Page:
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'Phoenix' rises after surgery to repair a ruptured tendon
Phoenix was bitten by a squirrel and one of her toes got infected.

The harris hawk was left in a flap after being bitten by a squirrel. 

A vet from Kent has saved the leg of a harris hawk after carrying out rare surgery to repair a ruptured tendon in its foot.

Specialist Daniel Calvo Carrasco from Sandyhole Vets carried out the complex operation on the bird, named Phoenix, which was left in a flap after being bitten by a squirrel.

Daniel was assisted by veterinary nurse Debbie Anderson who, in a strange coincidence, recently ruptured her own tendon and was in theatre wearing a protective boot.

The surgery was a success, and Phoenix is now undergoing post-operative care including physiotherapy, so that she can fly once again. 

Daniel, an RCVS Specialist in Zoo and Wildlife Medicine and European Veterinary Specialist in Avian Medicine and Surgery, said: “Birds have very little soft tissue covering their wings and legs, so damage to different tendons is not uncommon. 

“Phoenix was a more unusual case as she was bitten by a squirrel and one of her toes got infected, with the infection eventually causing more widespread damage and rupturing the tendon.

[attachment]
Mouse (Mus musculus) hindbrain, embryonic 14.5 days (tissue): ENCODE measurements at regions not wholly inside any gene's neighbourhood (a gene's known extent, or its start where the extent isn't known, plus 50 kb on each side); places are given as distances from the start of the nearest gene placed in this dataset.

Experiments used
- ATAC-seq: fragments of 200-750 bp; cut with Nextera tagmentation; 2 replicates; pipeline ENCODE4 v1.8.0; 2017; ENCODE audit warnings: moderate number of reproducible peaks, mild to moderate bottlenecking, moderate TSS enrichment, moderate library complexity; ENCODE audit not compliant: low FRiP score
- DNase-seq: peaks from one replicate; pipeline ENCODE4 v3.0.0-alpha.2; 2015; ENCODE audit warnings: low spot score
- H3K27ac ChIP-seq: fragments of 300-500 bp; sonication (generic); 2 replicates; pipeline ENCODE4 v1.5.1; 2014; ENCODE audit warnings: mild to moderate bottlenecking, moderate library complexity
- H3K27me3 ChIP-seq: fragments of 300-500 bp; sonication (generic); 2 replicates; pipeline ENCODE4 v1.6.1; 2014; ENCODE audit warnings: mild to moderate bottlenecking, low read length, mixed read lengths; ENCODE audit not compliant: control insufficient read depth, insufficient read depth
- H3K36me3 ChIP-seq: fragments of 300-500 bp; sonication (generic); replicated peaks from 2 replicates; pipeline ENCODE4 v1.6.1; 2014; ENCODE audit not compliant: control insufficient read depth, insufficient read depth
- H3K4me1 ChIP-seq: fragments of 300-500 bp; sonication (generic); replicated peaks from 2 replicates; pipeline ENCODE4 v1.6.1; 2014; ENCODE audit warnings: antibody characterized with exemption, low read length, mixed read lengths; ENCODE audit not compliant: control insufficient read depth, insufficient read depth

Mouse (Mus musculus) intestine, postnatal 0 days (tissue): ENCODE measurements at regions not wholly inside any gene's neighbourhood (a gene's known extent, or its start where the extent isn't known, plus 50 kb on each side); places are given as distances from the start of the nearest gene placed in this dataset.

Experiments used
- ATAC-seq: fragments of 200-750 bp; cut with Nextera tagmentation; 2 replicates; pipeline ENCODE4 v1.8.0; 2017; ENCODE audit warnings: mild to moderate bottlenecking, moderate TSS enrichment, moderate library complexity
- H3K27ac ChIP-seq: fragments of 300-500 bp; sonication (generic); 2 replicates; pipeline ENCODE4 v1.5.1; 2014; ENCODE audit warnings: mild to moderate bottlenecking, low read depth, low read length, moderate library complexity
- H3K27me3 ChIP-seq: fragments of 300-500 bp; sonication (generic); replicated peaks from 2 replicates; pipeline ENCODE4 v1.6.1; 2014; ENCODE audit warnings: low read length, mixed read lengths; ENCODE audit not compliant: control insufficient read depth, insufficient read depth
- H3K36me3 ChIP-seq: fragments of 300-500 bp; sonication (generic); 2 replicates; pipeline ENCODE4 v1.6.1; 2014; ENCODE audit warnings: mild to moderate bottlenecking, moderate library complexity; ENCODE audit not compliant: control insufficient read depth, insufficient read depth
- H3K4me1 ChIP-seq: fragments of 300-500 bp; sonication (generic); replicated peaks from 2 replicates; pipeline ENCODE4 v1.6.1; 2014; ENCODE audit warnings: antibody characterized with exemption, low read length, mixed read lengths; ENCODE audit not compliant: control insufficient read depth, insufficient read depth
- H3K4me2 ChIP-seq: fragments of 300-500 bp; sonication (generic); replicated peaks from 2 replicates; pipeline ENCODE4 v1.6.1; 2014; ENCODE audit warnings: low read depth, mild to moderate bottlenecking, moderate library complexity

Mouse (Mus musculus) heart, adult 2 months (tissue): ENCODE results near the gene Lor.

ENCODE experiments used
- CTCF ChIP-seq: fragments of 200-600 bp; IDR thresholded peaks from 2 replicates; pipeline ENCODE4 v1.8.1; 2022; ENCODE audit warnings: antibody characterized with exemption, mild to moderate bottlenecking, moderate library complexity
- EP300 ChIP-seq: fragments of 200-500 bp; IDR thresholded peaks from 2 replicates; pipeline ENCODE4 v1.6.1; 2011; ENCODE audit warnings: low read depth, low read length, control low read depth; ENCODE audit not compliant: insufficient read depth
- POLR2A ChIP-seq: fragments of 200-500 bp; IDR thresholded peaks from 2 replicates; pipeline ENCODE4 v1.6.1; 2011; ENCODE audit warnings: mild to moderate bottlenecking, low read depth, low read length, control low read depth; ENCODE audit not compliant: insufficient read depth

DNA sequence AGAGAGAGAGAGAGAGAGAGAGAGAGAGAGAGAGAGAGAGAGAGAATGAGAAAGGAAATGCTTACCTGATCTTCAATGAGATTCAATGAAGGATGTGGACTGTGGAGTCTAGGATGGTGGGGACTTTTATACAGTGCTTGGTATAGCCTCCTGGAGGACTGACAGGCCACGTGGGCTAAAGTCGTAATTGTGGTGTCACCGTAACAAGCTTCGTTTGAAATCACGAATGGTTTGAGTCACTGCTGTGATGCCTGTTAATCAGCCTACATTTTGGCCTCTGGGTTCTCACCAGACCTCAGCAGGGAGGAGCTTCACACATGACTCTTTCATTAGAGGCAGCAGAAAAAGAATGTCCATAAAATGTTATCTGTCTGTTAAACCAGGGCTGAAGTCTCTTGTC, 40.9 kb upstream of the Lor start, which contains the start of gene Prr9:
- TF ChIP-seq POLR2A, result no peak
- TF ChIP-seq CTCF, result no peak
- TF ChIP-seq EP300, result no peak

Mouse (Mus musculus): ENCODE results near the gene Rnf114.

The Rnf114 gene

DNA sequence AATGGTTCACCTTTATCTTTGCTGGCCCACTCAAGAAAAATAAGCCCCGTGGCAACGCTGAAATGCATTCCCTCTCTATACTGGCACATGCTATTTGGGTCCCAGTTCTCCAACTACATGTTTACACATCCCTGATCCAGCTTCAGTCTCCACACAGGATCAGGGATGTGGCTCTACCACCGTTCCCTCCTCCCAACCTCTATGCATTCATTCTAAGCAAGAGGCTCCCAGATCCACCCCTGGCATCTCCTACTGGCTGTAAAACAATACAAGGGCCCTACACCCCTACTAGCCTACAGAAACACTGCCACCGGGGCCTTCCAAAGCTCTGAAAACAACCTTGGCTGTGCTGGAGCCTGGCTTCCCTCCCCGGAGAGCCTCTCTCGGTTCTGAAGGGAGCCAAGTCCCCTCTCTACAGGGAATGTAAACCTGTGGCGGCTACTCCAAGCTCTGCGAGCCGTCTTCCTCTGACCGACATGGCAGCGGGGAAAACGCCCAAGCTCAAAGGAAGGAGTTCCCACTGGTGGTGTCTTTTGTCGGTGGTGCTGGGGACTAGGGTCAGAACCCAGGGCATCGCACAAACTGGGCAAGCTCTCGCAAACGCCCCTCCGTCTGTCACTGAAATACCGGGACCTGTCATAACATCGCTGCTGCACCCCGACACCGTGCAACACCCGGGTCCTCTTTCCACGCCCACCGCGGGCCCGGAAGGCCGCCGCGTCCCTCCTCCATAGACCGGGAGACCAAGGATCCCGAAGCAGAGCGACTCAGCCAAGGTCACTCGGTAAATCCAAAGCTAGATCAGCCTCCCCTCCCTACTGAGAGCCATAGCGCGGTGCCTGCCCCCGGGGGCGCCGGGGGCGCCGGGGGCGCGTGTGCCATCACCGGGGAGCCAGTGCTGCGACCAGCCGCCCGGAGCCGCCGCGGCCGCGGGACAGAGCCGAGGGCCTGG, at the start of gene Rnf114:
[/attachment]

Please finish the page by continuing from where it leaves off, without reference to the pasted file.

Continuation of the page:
“Normally, a ruptured tendon in the foot of a Harris hawk would result in an amputation rather than tendon repair, as it is a very complex injury.”

He added that suturing a tendon is tricky as they are so small - and once the case is chronic, the ends of the tendon tend to get attached to the surrounding structures.

“We decided to try to save the foot in this case, though, and used a Three-Loop Pulley Suture, a technique which is commonly used in larger animals such as dogs and cats," he continued. "It worked well and surgery was successfully completed with Phoenix making a positive recovery.” 

Veterinary nurse Debbie said: “I had a very similar surgery in January, with a synthetic ligament used to repair my tendon and it certainly helped me have even more empathy to her healing progress! 

"Phoenix recovered very rapidly. I held her in cast until she regained consciousness and then placed her into her travel box. Within five minutes she was weight bearing on her protective ball bandage and able to turn about on her perch.”

Image (C) Sandyhole Vets.


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